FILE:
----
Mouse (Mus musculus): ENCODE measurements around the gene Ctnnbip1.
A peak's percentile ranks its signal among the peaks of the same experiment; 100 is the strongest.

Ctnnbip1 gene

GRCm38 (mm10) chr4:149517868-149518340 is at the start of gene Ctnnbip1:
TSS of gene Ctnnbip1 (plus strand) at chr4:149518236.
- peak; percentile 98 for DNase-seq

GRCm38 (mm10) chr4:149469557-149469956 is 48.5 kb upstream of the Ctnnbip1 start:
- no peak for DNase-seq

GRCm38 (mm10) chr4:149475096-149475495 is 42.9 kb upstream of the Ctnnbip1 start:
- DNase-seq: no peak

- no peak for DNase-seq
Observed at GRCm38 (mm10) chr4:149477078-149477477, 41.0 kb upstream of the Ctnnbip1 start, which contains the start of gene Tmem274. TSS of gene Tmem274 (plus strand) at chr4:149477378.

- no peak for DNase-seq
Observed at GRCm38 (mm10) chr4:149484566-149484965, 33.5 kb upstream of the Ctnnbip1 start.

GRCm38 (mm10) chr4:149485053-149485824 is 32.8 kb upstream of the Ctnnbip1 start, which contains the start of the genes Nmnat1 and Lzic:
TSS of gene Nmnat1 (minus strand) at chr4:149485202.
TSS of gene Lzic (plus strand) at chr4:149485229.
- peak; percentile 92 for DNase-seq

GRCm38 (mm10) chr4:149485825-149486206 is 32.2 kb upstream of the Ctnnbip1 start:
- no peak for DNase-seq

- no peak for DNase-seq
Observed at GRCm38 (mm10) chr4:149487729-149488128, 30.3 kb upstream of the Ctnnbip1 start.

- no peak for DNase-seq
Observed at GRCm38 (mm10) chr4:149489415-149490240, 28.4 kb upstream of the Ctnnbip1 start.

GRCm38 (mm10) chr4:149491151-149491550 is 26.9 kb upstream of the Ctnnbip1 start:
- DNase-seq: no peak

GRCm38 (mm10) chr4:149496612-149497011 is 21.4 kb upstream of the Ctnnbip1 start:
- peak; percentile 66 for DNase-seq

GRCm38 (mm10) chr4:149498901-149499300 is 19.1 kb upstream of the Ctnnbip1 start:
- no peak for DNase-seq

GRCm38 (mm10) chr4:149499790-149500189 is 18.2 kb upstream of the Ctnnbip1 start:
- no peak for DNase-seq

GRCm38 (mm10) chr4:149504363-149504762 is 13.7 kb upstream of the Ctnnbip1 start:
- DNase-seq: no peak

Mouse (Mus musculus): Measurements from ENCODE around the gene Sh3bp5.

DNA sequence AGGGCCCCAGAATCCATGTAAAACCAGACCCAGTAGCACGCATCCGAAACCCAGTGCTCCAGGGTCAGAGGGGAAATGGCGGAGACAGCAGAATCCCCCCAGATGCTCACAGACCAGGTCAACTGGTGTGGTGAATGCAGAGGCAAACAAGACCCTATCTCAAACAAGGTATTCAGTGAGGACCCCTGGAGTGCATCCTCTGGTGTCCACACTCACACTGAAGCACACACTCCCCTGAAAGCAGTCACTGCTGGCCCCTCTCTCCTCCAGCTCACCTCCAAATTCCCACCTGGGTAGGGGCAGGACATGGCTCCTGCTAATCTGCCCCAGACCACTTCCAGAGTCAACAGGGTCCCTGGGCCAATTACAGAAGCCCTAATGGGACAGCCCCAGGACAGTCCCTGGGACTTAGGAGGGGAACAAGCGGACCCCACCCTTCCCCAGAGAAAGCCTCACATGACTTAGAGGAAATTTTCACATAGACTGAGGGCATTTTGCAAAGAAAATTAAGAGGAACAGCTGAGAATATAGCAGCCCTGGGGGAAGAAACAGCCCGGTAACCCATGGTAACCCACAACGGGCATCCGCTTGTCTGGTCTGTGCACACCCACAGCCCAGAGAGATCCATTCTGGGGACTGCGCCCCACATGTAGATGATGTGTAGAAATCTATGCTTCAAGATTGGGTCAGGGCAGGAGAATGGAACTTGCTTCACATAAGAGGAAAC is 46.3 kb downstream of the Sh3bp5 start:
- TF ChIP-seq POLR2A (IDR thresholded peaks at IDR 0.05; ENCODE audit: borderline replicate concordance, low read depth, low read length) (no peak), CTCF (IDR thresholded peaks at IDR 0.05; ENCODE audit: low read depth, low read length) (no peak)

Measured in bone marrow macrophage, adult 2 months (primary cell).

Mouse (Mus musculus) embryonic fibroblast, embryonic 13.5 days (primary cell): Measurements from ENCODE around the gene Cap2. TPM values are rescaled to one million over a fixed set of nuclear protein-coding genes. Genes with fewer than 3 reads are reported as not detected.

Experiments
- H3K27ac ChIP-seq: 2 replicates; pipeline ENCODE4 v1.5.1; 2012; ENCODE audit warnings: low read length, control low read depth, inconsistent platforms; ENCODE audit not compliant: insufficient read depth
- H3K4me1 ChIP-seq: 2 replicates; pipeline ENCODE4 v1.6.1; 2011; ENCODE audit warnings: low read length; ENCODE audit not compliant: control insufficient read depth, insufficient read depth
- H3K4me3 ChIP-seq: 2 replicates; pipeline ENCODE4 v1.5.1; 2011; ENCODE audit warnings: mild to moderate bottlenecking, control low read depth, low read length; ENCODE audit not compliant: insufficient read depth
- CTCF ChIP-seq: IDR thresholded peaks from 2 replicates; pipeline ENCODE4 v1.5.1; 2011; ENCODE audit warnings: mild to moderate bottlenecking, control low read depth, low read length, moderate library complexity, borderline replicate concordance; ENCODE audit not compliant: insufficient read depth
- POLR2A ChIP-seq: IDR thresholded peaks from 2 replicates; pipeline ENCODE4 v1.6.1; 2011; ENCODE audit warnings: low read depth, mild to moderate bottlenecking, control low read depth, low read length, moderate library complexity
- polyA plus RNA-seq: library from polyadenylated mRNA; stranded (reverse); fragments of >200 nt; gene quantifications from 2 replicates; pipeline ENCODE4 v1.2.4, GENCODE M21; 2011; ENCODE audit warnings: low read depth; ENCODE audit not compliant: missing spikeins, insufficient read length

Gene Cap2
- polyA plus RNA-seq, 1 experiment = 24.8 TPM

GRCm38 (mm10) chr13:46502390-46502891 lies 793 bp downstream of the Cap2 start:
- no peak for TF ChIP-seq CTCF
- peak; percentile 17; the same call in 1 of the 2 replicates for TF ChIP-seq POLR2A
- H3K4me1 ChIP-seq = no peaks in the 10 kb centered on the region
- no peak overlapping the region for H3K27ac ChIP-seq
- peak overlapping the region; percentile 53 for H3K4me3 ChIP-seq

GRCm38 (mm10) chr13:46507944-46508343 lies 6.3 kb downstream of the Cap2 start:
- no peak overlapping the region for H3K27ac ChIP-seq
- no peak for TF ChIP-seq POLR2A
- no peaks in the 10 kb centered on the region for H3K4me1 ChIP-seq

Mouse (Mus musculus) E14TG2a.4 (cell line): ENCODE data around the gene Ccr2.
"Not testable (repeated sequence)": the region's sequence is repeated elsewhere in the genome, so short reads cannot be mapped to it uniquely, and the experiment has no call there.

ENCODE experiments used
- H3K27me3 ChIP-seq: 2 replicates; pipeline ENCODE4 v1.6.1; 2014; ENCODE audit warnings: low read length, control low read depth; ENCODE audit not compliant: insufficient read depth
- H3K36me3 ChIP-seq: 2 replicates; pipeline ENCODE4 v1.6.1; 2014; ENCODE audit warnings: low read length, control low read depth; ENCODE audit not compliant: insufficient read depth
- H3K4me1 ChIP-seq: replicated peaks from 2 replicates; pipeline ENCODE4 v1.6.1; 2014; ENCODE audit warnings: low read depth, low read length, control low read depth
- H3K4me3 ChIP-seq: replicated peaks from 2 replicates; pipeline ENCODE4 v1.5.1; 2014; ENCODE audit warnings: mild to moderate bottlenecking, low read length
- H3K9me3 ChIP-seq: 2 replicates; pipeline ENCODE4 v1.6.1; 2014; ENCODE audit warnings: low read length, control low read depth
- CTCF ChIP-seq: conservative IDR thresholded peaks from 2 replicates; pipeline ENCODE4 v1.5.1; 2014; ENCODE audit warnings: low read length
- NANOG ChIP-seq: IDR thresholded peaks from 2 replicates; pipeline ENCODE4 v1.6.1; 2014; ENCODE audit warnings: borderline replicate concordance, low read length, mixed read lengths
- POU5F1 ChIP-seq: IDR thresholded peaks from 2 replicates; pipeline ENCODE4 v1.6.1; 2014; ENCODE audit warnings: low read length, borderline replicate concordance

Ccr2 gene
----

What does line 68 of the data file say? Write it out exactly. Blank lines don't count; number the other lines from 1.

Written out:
- NANOG ChIP-seq: IDR thresholded peaks from 2 replicates; pipeline ENCODE4 v1.6.1; 2014; ENCODE audit warnings: borderline replicate concordance, low read length, mixed read lengths